“No, I was just yanking your chain. If you’re asking me what people should do, I will treat that with the seriousness it deserves.”

“And how serious would that be?”

“Like teaching sign language to a monkey so that it can ask for permission to scratch itself.”

Nuff said – “You know you’re life is wrong if its background score is a chirping cricket.”

How Little That Means

Nuff was particularly nostalgic today. I couldn’t blame him. It was his parents’ wedding anniversary. They had passed away a few years back, and a whole lot of who he had become after that encapsulated what he’d gone through facing up to what had happened. I won’t write about that now, or ever, maybe. Anyway, I didn’t feel like leaving him alone.

“We’re going out Nuff, come on. It’s a good day for a walk.”

“Need another excuse to distract yourself? It’s the middle of the week. Back to work with you.”

“Nuff – I don’t want to come back to find you in some self-induced stupor. Let’s go.”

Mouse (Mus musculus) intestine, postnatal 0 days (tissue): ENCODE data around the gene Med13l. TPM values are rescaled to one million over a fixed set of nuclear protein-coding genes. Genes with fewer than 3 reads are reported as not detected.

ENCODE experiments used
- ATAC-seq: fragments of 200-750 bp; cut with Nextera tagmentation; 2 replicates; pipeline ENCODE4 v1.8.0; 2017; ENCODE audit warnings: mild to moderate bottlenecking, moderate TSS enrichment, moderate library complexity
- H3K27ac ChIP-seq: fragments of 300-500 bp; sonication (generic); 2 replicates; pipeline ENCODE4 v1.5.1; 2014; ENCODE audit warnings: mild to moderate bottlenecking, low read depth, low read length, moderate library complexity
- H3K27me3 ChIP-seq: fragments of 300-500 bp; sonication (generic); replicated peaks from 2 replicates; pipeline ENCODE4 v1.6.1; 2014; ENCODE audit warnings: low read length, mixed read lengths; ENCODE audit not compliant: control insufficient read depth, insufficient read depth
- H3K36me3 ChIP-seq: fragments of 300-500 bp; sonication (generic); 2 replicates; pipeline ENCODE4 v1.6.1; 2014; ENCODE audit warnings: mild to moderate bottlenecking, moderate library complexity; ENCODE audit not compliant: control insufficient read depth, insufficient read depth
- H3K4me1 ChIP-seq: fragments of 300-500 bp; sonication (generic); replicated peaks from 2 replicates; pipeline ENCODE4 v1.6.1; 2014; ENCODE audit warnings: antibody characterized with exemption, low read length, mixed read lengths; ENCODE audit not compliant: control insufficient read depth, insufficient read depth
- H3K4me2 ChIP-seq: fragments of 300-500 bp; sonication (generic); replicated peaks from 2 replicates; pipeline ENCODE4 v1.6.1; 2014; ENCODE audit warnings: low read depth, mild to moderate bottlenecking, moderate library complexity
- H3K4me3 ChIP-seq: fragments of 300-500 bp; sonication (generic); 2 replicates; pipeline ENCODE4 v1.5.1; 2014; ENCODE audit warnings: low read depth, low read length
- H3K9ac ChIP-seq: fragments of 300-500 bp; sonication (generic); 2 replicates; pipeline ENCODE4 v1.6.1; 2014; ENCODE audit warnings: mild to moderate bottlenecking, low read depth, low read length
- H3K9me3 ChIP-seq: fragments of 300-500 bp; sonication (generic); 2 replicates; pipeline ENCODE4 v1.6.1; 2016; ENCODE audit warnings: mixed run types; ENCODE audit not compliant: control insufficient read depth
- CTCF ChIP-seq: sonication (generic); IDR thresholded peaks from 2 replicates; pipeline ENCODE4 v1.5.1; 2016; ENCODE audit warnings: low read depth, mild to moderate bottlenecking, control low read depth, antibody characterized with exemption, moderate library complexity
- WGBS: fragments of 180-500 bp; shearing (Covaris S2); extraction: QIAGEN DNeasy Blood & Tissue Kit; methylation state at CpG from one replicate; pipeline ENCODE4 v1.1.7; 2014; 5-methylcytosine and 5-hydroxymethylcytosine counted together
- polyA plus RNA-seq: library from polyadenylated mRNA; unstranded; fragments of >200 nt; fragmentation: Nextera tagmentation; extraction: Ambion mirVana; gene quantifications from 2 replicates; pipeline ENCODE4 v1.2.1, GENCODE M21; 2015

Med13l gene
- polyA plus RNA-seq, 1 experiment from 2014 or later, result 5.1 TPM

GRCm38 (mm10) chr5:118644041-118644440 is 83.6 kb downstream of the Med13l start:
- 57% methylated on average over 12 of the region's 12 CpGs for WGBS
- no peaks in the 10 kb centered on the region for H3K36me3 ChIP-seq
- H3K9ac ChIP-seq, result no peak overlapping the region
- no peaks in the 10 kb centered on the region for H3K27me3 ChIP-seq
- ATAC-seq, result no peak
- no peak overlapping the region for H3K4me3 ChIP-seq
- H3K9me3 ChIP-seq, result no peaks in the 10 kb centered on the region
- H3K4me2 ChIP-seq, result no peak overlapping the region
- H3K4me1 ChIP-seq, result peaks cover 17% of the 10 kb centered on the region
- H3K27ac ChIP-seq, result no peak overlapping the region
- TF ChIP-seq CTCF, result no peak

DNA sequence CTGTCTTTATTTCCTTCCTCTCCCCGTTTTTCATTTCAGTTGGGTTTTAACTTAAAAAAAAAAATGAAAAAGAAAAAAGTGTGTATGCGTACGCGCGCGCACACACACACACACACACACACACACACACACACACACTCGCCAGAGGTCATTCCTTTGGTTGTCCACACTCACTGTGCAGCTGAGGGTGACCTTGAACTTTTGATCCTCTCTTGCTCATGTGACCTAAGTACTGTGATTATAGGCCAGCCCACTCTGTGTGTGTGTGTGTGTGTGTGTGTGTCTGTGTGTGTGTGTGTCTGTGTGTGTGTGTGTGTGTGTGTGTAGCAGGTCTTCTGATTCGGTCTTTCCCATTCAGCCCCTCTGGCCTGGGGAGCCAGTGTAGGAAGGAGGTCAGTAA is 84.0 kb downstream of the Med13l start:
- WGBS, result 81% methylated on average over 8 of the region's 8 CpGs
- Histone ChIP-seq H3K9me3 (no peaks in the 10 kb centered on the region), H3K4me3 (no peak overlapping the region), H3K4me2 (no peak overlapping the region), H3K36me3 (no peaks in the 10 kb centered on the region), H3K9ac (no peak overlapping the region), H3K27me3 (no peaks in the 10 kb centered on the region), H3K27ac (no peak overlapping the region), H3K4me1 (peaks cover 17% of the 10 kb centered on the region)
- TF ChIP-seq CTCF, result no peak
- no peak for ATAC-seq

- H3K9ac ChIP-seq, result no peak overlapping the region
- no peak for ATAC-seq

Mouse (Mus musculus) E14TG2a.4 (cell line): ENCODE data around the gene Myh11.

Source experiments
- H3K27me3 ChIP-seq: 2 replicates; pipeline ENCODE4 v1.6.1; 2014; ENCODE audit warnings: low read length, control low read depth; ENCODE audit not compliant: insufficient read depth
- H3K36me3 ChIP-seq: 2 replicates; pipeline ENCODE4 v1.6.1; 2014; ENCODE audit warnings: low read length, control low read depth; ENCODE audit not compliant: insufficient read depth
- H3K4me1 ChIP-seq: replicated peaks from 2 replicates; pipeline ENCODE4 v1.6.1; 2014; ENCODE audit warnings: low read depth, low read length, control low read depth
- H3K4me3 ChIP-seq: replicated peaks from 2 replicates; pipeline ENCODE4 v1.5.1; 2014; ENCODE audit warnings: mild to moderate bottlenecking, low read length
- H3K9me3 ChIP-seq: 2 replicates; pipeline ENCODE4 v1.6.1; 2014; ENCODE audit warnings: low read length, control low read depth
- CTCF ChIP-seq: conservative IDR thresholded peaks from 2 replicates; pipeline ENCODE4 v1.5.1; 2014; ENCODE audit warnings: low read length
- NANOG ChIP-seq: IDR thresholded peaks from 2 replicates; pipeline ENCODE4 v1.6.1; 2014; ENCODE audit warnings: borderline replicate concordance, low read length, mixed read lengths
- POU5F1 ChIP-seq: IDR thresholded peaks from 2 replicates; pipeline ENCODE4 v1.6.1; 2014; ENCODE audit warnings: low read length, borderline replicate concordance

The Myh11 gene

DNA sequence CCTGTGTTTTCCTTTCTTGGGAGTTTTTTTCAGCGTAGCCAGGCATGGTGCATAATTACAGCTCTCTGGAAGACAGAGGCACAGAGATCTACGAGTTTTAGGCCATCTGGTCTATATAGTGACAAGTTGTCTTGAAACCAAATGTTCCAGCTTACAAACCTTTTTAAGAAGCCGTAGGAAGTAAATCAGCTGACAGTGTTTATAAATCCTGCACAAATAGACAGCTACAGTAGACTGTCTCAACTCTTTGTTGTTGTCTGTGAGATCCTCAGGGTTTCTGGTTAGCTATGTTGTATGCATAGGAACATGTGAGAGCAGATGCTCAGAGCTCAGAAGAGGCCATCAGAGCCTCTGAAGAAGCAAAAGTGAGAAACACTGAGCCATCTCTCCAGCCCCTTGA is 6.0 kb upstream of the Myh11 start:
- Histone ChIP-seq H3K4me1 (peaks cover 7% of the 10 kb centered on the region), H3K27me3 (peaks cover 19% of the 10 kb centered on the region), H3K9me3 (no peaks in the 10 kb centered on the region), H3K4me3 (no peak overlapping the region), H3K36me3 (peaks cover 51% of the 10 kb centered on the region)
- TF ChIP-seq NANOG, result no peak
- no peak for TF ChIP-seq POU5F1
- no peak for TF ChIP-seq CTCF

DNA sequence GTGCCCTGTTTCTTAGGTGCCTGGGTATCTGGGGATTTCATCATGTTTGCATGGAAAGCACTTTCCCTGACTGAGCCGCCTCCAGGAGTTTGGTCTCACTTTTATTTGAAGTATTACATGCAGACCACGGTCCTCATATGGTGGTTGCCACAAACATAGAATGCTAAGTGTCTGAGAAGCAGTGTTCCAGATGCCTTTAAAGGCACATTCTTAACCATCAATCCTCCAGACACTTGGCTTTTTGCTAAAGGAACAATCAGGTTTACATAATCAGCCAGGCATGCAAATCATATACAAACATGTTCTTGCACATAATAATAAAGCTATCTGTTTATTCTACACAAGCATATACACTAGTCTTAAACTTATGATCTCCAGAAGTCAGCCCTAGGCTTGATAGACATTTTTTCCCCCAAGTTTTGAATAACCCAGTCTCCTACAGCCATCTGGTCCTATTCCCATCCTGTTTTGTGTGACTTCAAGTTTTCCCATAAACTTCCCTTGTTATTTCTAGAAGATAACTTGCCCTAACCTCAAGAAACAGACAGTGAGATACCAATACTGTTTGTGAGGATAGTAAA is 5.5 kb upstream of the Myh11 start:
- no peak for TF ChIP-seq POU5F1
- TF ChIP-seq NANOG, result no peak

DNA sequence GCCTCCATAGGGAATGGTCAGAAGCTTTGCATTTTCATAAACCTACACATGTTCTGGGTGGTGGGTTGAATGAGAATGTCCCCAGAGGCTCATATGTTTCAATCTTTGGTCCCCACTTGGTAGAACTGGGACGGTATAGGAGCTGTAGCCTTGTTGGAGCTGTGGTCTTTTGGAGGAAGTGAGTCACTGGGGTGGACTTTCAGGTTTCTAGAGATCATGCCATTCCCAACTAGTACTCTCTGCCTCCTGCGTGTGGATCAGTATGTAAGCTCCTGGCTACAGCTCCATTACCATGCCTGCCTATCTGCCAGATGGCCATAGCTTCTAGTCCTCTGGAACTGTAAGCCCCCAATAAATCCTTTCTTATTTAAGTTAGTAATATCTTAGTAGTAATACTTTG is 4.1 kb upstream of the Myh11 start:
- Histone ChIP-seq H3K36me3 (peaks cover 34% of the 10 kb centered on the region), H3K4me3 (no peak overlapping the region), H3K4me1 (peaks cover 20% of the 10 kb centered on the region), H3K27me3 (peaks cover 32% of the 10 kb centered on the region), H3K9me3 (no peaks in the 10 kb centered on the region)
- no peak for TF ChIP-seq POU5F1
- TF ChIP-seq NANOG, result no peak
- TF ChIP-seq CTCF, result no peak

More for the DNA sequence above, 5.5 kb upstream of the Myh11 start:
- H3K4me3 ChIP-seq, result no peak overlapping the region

“Whatever – your house, your rules…”

He didn’t really mean that, but we were on our way soon enough. It really was a nice day for a walk. He seemed to think so too. But something about the mood he was in made him think about our history, and what we’d faced together.

“You remember that time I decided to steal some money from that drawer in my house?”

“Of course man, that was over fourteen years ago though. It was the one time I saw your mother that livid with you. Why did you try that anyway?”

“I’d lost the tennis ball we were playing cricket with the evening before, and I had to pay Abdul back – he was pretty insistent, the clod. Come on, we were in middle school. I’m allowed a few silly mistakes if I’m in middle school.”

“Fair enough. All I remember was her staring really horridly at you when she caught you with your hand in her purse.”

“She wasn’t staring at me – she was staring right into me… it was unbelievably unsettling.”

“She told me to leave right then, didn’t she? What happened after that? I’ve never asked.”

“She made me sit in the kitchen with her all evening. She didn’t say a word – she just made me sit and watch her cook. She didn’t look at me, not once. I’ve never felt that afraid around anyone… I could feel this contained rage in her, but waiting to see what would happen felt worse than facing the full brunt of that anger.”